MIT Alumna is Industry-Tested, Tesla-Approved

by Julie Barr on October 17, 2016 · 0 comments

in Alumni Life, Engineering, Transportation

Grace Overlander SM ’08, MBA ’08 and family

Unlike most automotive manufacturers, Tesla has no status quo. That’s good news for Grace Overlander SM ’08, MBA ’08, who believes that we can always make things better.

“I like having to figure things out on the fly,” she says.

Overlander started working at Tesla two years ago as a program manager launching new battery products. She was promoted within the year and is now in charge of producing and introducing new powertrain products. Tesla’s goal is to continue to improve the product and the launch process every time.

“Change at Tesla is fast and furious,” she says. “We have a product that we want to stick around for a long time, and we’re focused on always continuously improving it.”

Overlander previously worked at Eaton, at Goodrich, and then, after finishing MIT’s dual-degree Leaders for Global Operations (LGO) program, at General Motors, where she started as a manufacturing floor supervisor. But it wasn’t until she moved to the Volt battery team that she discovered her passion for energy and the fast-paced nature of product development—both of which led her to her current role at Tesla.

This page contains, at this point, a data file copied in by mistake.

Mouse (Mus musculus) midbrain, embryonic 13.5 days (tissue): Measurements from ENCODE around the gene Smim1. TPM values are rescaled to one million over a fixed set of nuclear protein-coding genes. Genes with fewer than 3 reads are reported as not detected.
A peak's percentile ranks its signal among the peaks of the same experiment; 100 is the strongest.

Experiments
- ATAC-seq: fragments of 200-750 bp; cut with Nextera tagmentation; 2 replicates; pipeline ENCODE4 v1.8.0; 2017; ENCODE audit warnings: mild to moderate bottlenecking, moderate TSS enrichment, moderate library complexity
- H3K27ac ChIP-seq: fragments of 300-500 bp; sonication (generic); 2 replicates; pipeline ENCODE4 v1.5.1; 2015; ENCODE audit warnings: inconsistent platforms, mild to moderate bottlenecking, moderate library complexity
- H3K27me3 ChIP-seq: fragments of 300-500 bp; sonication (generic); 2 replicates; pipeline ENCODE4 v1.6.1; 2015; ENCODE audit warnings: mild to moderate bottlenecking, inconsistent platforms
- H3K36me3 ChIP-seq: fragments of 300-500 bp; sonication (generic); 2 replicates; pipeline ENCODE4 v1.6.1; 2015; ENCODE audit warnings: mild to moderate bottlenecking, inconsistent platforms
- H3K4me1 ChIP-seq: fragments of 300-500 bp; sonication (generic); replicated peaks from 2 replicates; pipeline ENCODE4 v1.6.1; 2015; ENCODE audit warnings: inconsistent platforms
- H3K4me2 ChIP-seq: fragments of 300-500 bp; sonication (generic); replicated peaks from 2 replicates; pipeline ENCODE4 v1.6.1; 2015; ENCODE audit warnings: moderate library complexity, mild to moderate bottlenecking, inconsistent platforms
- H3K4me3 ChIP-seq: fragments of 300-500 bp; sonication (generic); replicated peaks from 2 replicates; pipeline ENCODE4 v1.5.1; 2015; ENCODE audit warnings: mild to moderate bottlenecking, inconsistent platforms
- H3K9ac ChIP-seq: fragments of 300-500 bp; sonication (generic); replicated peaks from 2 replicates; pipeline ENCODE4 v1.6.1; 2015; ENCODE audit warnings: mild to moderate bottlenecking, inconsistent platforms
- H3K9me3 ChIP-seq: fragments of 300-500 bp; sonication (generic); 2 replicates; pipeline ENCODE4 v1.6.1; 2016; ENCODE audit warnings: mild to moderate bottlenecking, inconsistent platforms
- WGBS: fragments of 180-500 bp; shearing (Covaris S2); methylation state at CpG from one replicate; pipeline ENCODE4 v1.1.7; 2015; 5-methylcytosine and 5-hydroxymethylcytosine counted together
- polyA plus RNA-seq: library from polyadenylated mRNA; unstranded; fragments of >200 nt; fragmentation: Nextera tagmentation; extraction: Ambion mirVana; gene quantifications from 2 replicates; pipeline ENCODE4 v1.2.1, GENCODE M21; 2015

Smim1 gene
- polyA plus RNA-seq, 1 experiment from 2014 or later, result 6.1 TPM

As a manager of new product introduction, ­Overlander works specifically on developing high-voltage batteries, drive units, and power electronics, and she was responsible for the initial builds of Tesla Energy, which is developing products for home and industrial energy storage. “At Tesla we’re still really pushing the envelope and trying to create something that’s better than anything else that’s been created before,” she says.

In her time at Tesla, Overlander has successfully launched more than a dozen products. She is also devoted to helping others flourish in their careers. She has been recognized for mentorship in her work with her team at Tesla, with MIT students through the LGO program, and with young girls in the community through STEM programs. She recently received the Business Leadership Award at the 2015 C3E (Clean Energy, Education, and Empowerment) Initiative’s Women in Clean Energy Symposium, an event that was cohosted by the MIT Energy Initiative and the U.S. Department of Energy.

Overlander and her family—her husband, Marshall, and three children under five—relocated to California so she could pursue the opportunity at Tesla. But she feels right at home in the Golden State, where she works with a strong contingent of MIT alumni—including the one who originally recruited her for the role.

This article originally appeared in September/October 2016 issue of MIT Technology Review magazine.

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